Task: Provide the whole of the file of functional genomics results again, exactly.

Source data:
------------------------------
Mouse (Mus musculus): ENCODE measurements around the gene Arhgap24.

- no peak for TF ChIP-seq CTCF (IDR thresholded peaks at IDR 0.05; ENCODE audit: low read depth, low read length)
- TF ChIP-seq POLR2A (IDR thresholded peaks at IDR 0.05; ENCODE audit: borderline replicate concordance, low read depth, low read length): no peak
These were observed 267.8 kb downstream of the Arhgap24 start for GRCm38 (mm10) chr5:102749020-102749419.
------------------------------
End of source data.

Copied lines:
Mouse (Mus musculus): ENCODE measurements around the gene Arhgap24.

- no peak for TF ChIP-seq CTCF (IDR thresholded peaks at IDR 0.05; ENCODE audit: low read depth, low read length)
- TF ChIP-seq POLR2A (IDR thresholded peaks at IDR 0.05; ENCODE audit: borderline replicate concordance, low read depth, low read length): no peak
These were observed 267.8 kb downstream of the Arhgap24 start for GRCm38 (mm10) chr5:102749020-102749419.